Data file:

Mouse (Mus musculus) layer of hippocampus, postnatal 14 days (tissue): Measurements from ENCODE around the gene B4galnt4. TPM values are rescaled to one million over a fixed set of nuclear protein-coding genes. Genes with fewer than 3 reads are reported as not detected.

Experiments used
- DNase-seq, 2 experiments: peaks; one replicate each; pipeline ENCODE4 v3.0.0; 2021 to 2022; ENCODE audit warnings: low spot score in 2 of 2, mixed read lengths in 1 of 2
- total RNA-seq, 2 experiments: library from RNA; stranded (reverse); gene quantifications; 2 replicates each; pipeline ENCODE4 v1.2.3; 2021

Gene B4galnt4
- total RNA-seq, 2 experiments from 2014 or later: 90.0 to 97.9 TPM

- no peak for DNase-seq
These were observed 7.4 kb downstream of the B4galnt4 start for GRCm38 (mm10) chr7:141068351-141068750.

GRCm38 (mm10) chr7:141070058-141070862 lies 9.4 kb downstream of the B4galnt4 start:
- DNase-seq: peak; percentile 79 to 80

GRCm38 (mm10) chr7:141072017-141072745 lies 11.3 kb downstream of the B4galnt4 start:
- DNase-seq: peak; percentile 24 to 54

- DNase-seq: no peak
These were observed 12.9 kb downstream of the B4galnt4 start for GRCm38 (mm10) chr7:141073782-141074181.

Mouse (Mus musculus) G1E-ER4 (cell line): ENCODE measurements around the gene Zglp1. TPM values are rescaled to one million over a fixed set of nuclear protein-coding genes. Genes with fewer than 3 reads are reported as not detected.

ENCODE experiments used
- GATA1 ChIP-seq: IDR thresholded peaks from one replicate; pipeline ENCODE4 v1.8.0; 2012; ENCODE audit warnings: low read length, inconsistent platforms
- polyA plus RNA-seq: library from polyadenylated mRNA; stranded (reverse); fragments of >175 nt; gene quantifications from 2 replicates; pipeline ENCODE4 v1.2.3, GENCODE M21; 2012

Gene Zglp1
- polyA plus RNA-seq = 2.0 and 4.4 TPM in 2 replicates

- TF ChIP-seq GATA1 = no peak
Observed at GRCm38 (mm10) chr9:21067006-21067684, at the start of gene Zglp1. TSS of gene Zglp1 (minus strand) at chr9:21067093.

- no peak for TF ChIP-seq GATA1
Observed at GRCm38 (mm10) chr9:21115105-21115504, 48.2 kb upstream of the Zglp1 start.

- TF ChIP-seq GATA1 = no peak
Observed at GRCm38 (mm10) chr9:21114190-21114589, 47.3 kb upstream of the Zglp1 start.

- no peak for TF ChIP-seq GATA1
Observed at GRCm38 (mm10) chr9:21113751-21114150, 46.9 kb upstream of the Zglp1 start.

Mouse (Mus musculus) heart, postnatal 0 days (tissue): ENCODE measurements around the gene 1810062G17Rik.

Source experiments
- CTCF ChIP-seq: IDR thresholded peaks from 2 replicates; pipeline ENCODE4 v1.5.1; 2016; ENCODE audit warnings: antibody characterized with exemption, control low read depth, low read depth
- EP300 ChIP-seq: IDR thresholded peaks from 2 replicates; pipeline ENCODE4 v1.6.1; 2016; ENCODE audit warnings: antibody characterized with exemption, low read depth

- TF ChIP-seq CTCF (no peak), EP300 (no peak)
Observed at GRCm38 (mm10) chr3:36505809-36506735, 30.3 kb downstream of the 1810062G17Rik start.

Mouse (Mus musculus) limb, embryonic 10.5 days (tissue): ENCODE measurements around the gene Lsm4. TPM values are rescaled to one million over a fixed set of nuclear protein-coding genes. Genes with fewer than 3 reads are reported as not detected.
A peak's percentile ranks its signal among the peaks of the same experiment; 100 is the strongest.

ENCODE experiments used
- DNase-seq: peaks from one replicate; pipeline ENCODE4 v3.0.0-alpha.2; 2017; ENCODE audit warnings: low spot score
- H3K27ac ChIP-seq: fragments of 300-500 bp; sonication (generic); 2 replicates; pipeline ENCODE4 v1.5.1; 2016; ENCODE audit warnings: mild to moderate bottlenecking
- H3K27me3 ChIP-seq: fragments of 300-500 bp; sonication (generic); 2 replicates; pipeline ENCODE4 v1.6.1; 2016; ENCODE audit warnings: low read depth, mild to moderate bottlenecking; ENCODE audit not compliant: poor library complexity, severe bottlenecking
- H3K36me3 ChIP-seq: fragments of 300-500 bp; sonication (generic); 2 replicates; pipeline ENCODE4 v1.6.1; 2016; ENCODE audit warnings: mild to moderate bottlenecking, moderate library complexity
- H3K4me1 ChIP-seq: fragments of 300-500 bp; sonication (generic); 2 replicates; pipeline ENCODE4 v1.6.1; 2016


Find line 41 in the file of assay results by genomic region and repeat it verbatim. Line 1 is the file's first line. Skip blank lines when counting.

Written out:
- H3K36me3 ChIP-seq: fragments of 300-500 bp; sonication (generic); 2 replicates; pipeline ENCODE4 v1.6.1; 2016; ENCODE audit warnings: mild to moderate bottlenecking, moderate library complexity